Aspects of Quality in the Research Papers of Undergraduates: A Case Study


  • Nuru Mohammed-Tahir Assistant Professor, Institute of Language Studies


This paper presents the results of an exploratory study that sought to identify possible gaps in students’ competence in writing. More specifically, the study focuses on the problems experienced by students in organizing and presenting materials to achieve a certain communicative purpose. The study is based on a few cases selected for an in-depth analysis of the problem. Five senior essays written by students in the teaching stream in the Department of Foreign languages and Literature of Addis Ababa University served as the source of data for the study. The basic procedure used for data collection involved conducting an inventory of the problematic parts in the sample students’ written work. The results suggest that the work of students suffered from a range of errors. While some of the errors committed tend to suggest lack of mastery of the basic skill of writing, others appear to be caused by lack of familiarity with the conventions of research report writing. The paper concludes by identifying some of the implications of the findings. One of the abilities that most universities wish their students to develop during their stay at university is the ability to undertake research independently. In fact, the emphasis placed on the need to enhance and foster the research capability of university students at various levels is evident in the long-standing and widespread tradition among universities to require a thesis for graduation. One major purpose of the thesis is to provide evidence that the student is capable of doing two things: namely, undertaking an original research activity and communicating the work done effectively.
Most Departments at AAU have for a long time pursued a policy that stresses the production of a satisfactory thesis by a candidate as a major condition that has to be met for a successful completion of a programme of study leading to a first, second and third degree. Byrequiring a thesis, the university aims to achieve the following purposes. To begin with, writing a thesis provides the student with the opportunity to gain practical experience in research. Arguably, the importance of a thesis lies in its ability to serve as an effective tool for training students in research and problem-solving skills. Secondly, it represents an effective way of encouraging the practical application of knowledge gained through the various courses of a programme. Further, a thesis provides an important mechanism for determining and maintaining quality of scholarship. According to Day (1993), most universities rely on thesis as a source of evidence in assessing whether a candidate has been able to demonstrate an acceptable level of maturation, discipline, and scholarship and hence consider a satisfactory thesis as the "ticket-out". Finally, a thesis provides a valuable experience in terms of preparing the candidate to become a reflective and critical professional capable of solving real problems in his/her career life. It is also noteworthy that this is consistent with the emphasis placed by the National Education and Training Policy (NETP) of Ethiopia to make higher learning institutions research-oriented. In an effort to help the student achieve the desired level of competence in conducting research, many departments in AAU include a course in research methodology with a view to helping students acquire the basic skills and concepts involved in carrying out research. In addition, there has been a long-standing practice to create a situation where candidates are assigned supervisors who can assist them with the writing of their thesis or senior essays. One obvious advantage of such an arrangement is that it allows the student access to the expertise of the faculty in solving practical problems. The arrangement also makes it possible for the student to undertake a research activity under the supervision of an expert, which in turn creates greater opportunity for more meaningful practical training in conducting research.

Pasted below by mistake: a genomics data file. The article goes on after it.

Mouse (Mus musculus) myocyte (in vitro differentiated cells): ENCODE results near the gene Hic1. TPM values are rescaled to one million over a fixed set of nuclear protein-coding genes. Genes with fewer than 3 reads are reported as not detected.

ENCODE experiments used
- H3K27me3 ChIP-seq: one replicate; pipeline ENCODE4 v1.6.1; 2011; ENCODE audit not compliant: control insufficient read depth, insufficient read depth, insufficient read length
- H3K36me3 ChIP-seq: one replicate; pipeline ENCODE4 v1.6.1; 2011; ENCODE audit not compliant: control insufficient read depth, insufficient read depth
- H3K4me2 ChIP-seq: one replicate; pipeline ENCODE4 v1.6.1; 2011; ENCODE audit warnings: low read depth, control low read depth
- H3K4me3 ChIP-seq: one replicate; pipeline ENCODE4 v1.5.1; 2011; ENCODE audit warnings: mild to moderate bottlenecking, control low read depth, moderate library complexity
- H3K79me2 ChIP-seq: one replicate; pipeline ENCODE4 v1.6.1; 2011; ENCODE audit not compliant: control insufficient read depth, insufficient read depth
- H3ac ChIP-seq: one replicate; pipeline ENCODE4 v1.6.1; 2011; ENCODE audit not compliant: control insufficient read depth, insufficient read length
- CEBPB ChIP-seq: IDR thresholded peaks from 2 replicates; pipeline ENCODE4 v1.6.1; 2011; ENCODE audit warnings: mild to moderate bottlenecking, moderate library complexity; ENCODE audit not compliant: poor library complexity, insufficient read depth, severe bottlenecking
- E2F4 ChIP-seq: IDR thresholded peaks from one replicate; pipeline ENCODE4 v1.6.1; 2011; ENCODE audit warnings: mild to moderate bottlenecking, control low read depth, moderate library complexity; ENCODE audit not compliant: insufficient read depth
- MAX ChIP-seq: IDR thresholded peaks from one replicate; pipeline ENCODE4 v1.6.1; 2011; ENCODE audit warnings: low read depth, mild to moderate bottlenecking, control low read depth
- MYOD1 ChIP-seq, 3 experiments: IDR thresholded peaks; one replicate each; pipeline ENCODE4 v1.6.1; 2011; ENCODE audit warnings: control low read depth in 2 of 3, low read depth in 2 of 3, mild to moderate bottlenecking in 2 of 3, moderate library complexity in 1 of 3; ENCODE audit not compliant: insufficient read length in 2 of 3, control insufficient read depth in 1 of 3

For quite a long time, an important part of the work of the academic staff of the Department of Foreign Languages and Literature of AAU
The Ethiopian Journal of Higher Education Vol. 2 No. 1 June 2005 3
has been to help both undergraduate and post-graduate students in the Department with their written English. In particular, the assistance to undergraduate has been rendered in three forms. Firstly, the Department seeks to improve the writing skills of students by offering basic English proficiency courses. The writing course popularly known as Sophomore English is a case in point. Secondly, there are a series of advanced courses in writing that run in the senior and terminal years. And thirdly, it seeks to improve their writing skill through the feedback and correction on the written work constituting the senior essay. This kind of assistance is offered on a one-to-one basis and is tailored to the needs of individual students. However, it seems that the quality of the written work produced by students after receiving different kinds of assistance and guidance for about three years has often fell short of the expectations of their instructors, supervisors, and potential employers. The purpose of this paper is therefore to identify some of the most persistent difficulties observed in the written work of students. In so doing, this study is confined to the mistakes committed by students in using material to support the assertions they make.